The semi-aero design cuts through the air while offering plenty of ventilation thanks to its 19 holes. The straps offer plenty of scope for adjustment and the frame holding the rear tensioning wheel can be moved up or down to find your perfect position.
It’s pricey but we found it super-comfortable and so light we hardly noticed we were wearing it. You can also buy an additional clip-on LED light which attaches to the rear and could prove a lifesaver on darker days.
Catlike Mixino 2018: £169.99, Prendas
Wonder material graphene is the magic ingredient that gives this lightweight (just 220g on our scales) lid from Spain it’s strength. With 39 vents you’re virtually guaranteed to stay cool on your ride – but you might have to slip on a cap underneath it when the weather turns chilly.
We loved the distinctive “swiss cheese” look and the neat profile. It’s the only helmet in our line-up to have been worn to victory in the tours of Italy and Spain, courtesy of Colombia’s Nairo Quintana. A click wheel at the back allows precision adjustment for the perfect fit and it comes with a carrying bag and spare pads.
The matte white finish of the model we tried would work well with any items in your cycling wardrobe. We’ve ridden in the slightly heavier, cheaper Whisper for a couple of years and been mightily impressed, so we’ve got high hopes for its more expensive brother over the months ahead.
dhb R2.0: £50, Wiggle
At just £50 this one is a real steal. Judging by the sleek styling you would never guess its bargain basement price tag. Okay, at 278g it wasn’t the lightest model we tested, but neither was it the heaviest.
The straps were a bit plasticky although a pad under the chin stopped them rubbing on rides. Just like its more expensive rivals, it’s got a click wheel at the back to get a nice tight fit, and ventilation was perfectly adequate although not exceptional.
As with the Bell Stratus below, it would make a great choice for cycling newbies or anyone who is worried a more expensive helmet might get knocked around on the work commute.
POC Ventral Spin: £220, Sigma Sports
Outrageous styling has long been a hallmark of Swedish maker POC and it doesn’t disappoint with this new addition to its range. The combination of huge air intakes and a short, stubby tail with exhaust ports certainly turns heads on the road or in the café.
It’s not all style over substance though; the designers have incorporated an aerodynamic quirk known as the Venturi effect to move warm air away from your head. It certainly seemed to work on our hot and hilly training rides.
The Spin in the title refers to POC’s alternative to Mips, in this case a system of pads which allows your head to rotate under the helmet in a crash, dissipating some of the energy. As you would expect at this price, it’s a gloriously comfortable, light lid (257g) that will make you the envy of your style-conscious cycling buddies.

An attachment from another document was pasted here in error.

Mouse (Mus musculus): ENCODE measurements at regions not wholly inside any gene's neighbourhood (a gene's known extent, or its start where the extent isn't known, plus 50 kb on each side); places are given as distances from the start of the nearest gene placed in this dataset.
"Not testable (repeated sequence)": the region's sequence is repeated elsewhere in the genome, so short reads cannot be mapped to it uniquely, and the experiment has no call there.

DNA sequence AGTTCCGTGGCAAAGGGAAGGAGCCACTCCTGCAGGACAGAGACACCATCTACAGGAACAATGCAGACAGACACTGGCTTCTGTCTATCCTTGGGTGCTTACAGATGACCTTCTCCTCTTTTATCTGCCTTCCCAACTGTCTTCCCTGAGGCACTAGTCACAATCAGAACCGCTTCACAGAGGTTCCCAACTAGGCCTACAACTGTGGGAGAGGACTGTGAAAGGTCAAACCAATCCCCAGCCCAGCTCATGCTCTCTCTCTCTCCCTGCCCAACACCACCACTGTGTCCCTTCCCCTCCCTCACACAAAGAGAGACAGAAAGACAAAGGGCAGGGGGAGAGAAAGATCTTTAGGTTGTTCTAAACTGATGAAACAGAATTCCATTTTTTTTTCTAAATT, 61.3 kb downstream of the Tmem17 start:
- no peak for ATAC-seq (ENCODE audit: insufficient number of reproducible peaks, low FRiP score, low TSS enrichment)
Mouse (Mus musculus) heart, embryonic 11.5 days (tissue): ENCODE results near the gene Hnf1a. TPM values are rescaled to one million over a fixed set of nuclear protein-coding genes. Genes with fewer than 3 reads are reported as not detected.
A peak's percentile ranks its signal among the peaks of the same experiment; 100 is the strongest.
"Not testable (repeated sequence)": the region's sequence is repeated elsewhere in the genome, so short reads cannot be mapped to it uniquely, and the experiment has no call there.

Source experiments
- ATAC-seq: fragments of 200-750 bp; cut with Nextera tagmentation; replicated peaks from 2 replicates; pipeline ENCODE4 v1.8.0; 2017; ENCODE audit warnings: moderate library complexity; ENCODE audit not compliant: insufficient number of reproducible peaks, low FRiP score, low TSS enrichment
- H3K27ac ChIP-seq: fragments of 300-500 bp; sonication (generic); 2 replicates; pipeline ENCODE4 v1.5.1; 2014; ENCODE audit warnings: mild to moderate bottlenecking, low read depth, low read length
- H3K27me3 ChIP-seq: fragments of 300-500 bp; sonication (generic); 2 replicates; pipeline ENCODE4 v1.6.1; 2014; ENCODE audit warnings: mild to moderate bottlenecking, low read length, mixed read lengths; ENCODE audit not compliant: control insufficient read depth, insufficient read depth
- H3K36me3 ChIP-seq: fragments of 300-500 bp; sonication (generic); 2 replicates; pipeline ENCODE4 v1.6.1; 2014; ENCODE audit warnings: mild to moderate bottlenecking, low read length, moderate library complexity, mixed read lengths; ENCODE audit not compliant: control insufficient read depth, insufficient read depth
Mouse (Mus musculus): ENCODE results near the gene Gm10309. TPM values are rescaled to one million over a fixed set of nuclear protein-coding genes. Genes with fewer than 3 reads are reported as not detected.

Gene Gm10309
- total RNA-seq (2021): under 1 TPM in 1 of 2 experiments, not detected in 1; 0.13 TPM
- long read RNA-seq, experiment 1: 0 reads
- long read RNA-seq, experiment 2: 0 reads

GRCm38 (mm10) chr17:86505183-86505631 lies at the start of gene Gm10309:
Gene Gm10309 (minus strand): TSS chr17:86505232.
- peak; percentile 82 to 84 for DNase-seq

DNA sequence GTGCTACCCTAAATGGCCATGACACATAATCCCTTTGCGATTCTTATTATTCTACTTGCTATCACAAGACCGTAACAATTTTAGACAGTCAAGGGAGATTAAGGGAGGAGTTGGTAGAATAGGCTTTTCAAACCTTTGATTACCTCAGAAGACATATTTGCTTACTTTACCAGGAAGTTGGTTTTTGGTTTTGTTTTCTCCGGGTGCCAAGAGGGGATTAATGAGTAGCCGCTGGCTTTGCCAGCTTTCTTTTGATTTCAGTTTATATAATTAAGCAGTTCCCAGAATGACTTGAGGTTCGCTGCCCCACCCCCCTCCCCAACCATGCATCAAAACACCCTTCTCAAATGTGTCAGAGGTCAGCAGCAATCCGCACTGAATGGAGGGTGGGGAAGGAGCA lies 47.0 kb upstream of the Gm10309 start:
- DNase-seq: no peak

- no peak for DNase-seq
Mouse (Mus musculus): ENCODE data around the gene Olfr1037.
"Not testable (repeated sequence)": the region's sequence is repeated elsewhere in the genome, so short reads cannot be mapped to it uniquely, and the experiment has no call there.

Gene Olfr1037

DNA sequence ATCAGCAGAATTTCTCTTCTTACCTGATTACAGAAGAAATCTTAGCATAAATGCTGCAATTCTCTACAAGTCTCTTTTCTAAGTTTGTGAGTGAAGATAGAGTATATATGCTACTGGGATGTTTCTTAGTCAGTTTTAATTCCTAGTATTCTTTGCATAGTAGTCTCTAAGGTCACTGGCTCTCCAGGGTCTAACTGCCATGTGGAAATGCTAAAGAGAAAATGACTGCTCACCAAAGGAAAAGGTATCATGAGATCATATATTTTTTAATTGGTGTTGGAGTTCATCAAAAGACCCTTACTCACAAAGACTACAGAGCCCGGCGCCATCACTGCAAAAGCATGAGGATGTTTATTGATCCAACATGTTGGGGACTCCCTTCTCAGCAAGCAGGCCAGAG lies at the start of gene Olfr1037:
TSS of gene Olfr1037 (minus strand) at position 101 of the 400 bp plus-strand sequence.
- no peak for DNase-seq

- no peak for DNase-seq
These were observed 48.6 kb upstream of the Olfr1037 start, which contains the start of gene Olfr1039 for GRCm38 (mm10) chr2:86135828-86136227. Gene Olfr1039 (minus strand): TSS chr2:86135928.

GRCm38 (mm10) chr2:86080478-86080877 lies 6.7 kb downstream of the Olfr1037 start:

Endura PRO SL: £142.49, Evans Cycles
The boldly styled PRO SL is a member of the prestigious club where the risk of a skull fracture in a crash falls to less than five per cent (the standard required for CE certification is 40 per cent). It uses a honeycomb of Koroyd tubes to offer excellent protection while also keeping weight down to a skinny 239g for our medium size.
We thought it was going to prove hot in use, but the combination of large vents and the angle of the tubes actually kept us very cool. There’s a nicely cushioned washable pad for added comfort, and the adjuster assembly at the rear can be moved up or down to find your ideal position.
Stylish riders will appreciate the glasses “garages” at the temples where you can stow your sunnies while climbing. Make sure you check the box carefully before you throw it out – there was a quality carrying sack hidden away under the cardboard in ours!
Bell Stratus Mips: £79.99, Tredz
This one was a very pleasant surprise. It might be the second cheapest helmet in our line-up, but the Bell is a good looker and offers the added protection of Mips – a huge bonus at this price point.
Adjustment is via a click wheel at the back, and there are 18 vents plus a clever over-brow ventilation notch to keep your head cool. The no-twist straps are easy to adjust and designed to stay flat in use.
Our only gripe is that the small clasp needs quite a firm squeeze to open. At under £100 you’re getting a high quality helmet which will stand up to the rough and tumble of everyday use better than some more expensive offerings.
Could be a great buy for commuters who want to keep their best helmet for weekend use.
The Verdict: road helmets
There’s something for everyone in our line-up… the head-turning POC Ventral and sleek Met Trenta 3T for the style conscious, Specialized S-Works Evade for speed demons, and the Bell Stratus and dhb for those on a budget.
Whichever helmet you choose, they’re all a world away from the hot and heavy products that cyclists endured a few years ago. Our Best Buy, the Lazer Z1, clinched it through its all-round versatility.
With its simple clip-on fairing you can transform it from light and cool head protection into a wind and drizzle-cheating aerodynamic number that could help you to shave seconds off your favourite routes.